Two Christmases ago, ThrillCam received a Martin house.
You see, his grandparents had a Martin house when he was growing, and he recalls it quite fondly.
So, our youngest punk gave him the Martin “apartment” house, below.
He put up the house last Spring, but, sadly, no Purple Martins took to the new home.
This is a Purple Martin, by the way:
(That is a female, I’m pretty sure. Females have a light chest and are more brown in color–young male Martins also have a lighter chest, but I’m pretty sure this is our female. Males are a deep, deep purple, almost black, all over. I’ll have better pictures in a following post.)
Purple Martins are known for their amazing in-air acrobats and bug-catching skills.
After we moved, and before ThrillCam put up the Martin house this Spring, he did a little more research. The internet is chock full of good information on how to attract and prepare your birdhouse for Purple Martins.
And, because of my husband’s new-found obsession, I am now very knowledgable in the ways of the Purple Martin. I patiently sit at the feet of my love and listen as he explains the habits and needs of these migrating birds.
For example, did you know Purple Martins migrate to the Amazon each winter?
*Once they have laid claim to a house, Purple Martins return to the same house every year.
*Purple Martins send out scout birds (young males) to find a new place, if the family of Martins has outgrown their home. (We noticed scout birds back in February.) I’m assuming they kick out their oldest male punks to go out in search of a new home, new career, etc.
You know, I can relate to the Purple Martin mamas…we did the same with our oldest punk (insert sad, crying emoticon); we sent him off to college. Waaaaaahhhhhhhhhh!!!!!!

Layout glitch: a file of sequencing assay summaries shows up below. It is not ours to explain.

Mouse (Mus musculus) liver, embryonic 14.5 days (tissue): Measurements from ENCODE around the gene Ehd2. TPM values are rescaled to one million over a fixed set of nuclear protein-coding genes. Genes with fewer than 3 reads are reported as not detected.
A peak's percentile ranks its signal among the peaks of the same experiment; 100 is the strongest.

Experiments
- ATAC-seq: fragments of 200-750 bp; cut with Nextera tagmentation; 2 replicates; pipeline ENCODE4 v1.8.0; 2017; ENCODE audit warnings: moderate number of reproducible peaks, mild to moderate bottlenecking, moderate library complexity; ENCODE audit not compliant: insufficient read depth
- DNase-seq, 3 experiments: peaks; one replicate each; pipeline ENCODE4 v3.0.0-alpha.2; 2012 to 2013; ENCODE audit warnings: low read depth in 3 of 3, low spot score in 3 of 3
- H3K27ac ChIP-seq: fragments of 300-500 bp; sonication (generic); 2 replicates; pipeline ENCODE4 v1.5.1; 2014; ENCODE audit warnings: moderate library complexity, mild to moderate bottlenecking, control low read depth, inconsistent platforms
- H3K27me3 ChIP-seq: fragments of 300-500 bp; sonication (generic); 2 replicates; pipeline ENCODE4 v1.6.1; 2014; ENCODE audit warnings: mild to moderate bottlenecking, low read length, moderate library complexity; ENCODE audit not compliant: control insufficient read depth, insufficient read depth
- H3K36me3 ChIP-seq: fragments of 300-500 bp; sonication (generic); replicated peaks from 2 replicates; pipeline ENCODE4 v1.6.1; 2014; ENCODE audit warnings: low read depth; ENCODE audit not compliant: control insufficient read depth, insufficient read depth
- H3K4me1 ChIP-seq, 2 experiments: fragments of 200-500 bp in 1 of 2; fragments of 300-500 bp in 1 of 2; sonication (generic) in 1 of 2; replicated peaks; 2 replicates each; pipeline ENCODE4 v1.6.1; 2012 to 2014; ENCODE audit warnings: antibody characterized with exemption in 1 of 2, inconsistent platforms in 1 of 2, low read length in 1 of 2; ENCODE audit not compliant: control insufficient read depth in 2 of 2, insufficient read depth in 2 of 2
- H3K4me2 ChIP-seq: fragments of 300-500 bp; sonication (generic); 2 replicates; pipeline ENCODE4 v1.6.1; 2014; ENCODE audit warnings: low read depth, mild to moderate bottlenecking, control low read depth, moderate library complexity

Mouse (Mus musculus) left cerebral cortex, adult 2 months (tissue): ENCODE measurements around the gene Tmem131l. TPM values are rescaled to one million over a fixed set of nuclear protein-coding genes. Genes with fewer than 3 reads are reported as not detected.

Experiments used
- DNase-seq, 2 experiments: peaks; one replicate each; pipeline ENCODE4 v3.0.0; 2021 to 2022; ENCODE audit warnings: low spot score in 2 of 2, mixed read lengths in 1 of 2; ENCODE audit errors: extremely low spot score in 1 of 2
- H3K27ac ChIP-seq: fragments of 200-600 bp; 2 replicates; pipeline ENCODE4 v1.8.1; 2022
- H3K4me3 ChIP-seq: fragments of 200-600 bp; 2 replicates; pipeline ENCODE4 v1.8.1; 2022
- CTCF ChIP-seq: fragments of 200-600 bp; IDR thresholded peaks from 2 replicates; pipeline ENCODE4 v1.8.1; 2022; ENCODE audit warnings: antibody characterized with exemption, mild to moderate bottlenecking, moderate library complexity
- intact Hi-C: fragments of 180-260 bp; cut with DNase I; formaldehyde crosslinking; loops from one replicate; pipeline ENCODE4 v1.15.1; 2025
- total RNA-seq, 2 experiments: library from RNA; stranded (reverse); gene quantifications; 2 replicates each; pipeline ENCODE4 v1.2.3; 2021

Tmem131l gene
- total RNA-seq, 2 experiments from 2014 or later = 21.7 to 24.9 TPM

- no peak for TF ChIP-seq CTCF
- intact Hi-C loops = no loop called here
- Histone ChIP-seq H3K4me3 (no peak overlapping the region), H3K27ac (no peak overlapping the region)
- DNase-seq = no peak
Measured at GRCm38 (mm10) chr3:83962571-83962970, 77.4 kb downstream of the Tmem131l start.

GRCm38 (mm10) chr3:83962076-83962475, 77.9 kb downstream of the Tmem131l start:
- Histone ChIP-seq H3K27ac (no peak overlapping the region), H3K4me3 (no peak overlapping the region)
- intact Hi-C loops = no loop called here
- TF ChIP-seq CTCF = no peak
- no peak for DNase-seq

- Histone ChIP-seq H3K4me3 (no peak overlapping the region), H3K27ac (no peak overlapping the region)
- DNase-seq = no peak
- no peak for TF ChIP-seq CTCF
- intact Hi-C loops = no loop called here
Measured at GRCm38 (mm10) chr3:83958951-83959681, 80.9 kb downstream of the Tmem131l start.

That’s a different story…has nothing whatsoever to do with Purple Martins.
*Once Purple Martins nest in a house, they will fight off anything that tries to move in. (More on that later.) But, if a House Sparrow, for example, builds a nest in the house before Purple Martins move in, the Purple Martins will seek other housing. (My next post will show you this problem.)
*Purple Martins soar quite high and feed while flying. Rarely do they come down to the ground to capture a bug.
*Did you know that the eastern Purple Martin is dependent upon people to provide their artificial homes?
These are just some of the little, fascinating facts ThrillCam has passed along to me as we patiently awaited their arrival.
For nearly a month, the man would stand at his office window, looking through his binoculars, watching, hoping a Martin family would move in.
Then, over the Easter weekend, sure enough, a set of Martins began circling the house and actually landing on it. In fact, our Martin house initially had a Martin decoy on the top. That weekend, we witnessed the female Martin dive-bombing the decoy, while the male would land on the house. I told ThrillCam he needed to remove that decoy; that mama bird was not going to raise her babies with that intruder leering over them!
ThrillCam took off the decoy on Easter Sunday afternoon. Sure enough, they both began landing on the house and going in and out of the tiny holes. I’m pretty sure the female started hanging pictures on the wall that very evening.
ThrillCam has been beside himself with excitement at having a new family move in! He has been watching, expectantly, for about 2 months now.
I wish I could convey to you how invested my husband is in these little bug-eating birds.
It’s almost as much fun watching HIM watch them, as it is to watch the birds!
Want to find out more about Purple Martins? Check out this link to the Purple Martin Conservation Association.